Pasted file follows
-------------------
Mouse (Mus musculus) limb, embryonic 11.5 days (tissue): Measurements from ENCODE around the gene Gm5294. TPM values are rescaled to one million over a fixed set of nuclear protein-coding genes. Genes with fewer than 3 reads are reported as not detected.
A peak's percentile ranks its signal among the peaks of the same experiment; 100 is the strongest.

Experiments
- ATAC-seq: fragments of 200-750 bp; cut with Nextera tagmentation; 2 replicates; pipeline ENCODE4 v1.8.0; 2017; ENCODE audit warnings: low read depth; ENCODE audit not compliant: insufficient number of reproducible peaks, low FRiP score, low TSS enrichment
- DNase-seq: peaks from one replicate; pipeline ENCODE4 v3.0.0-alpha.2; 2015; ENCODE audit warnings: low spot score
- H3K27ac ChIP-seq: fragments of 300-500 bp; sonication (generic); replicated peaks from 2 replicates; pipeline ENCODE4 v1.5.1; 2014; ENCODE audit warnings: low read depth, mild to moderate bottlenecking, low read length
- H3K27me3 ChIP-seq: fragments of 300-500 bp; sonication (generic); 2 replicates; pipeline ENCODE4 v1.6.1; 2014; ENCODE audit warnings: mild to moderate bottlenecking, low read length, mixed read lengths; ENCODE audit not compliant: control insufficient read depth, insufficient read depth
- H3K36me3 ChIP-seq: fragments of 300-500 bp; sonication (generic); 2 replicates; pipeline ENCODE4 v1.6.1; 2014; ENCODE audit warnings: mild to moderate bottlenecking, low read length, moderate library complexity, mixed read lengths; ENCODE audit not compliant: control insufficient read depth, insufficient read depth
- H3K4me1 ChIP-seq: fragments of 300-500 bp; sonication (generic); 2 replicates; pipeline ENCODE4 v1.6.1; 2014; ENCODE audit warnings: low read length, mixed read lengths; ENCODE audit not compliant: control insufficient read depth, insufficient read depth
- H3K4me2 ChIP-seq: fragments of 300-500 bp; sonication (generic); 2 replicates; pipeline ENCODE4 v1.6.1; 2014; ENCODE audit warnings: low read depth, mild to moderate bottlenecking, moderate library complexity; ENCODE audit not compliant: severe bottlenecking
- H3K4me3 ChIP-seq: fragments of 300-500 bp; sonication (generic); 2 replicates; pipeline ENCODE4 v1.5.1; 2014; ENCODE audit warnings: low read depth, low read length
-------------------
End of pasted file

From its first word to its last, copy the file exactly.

Mouse (Mus musculus) limb, embryonic 11.5 days (tissue): Measurements from ENCODE around the gene Gm5294. TPM values are rescaled to one million over a fixed set of nuclear protein-coding genes. Genes with fewer than 3 reads are reported as not detected.
A peak's percentile ranks its signal among the peaks of the same experiment; 100 is the strongest.

Experiments
- ATAC-seq: fragments of 200-750 bp; cut with Nextera tagmentation; 2 replicates; pipeline ENCODE4 v1.8.0; 2017; ENCODE audit warnings: low read depth; ENCODE audit not compliant: insufficient number of reproducible peaks, low FRiP score, low TSS enrichment
- DNase-seq: peaks from one replicate; pipeline ENCODE4 v3.0.0-alpha.2; 2015; ENCODE audit warnings: low spot score
- H3K27ac ChIP-seq: fragments of 300-500 bp; sonication (generic); replicated peaks from 2 replicates; pipeline ENCODE4 v1.5.1; 2014; ENCODE audit warnings: low read depth, mild to moderate bottlenecking, low read length
- H3K27me3 ChIP-seq: fragments of 300-500 bp; sonication (generic); 2 replicates; pipeline ENCODE4 v1.6.1; 2014; ENCODE audit warnings: mild to moderate bottlenecking, low read length, mixed read lengths; ENCODE audit not compliant: control insufficient read depth, insufficient read depth
- H3K36me3 ChIP-seq: fragments of 300-500 bp; sonication (generic); 2 replicates; pipeline ENCODE4 v1.6.1; 2014; ENCODE audit warnings: mild to moderate bottlenecking, low read length, moderate library complexity, mixed read lengths; ENCODE audit not compliant: control insufficient read depth, insufficient read depth
- H3K4me1 ChIP-seq: fragments of 300-500 bp; sonication (generic); 2 replicates; pipeline ENCODE4 v1.6.1; 2014; ENCODE audit warnings: low read length, mixed read lengths; ENCODE audit not compliant: control insufficient read depth, insufficient read depth
- H3K4me2 ChIP-seq: fragments of 300-500 bp; sonication (generic); 2 replicates; pipeline ENCODE4 v1.6.1; 2014; ENCODE audit warnings: low read depth, mild to moderate bottlenecking, moderate library complexity; ENCODE audit not compliant: severe bottlenecking
- H3K4me3 ChIP-seq: fragments of 300-500 bp; sonication (generic); 2 replicates; pipeline ENCODE4 v1.5.1; 2014; ENCODE audit warnings: low read depth, low read length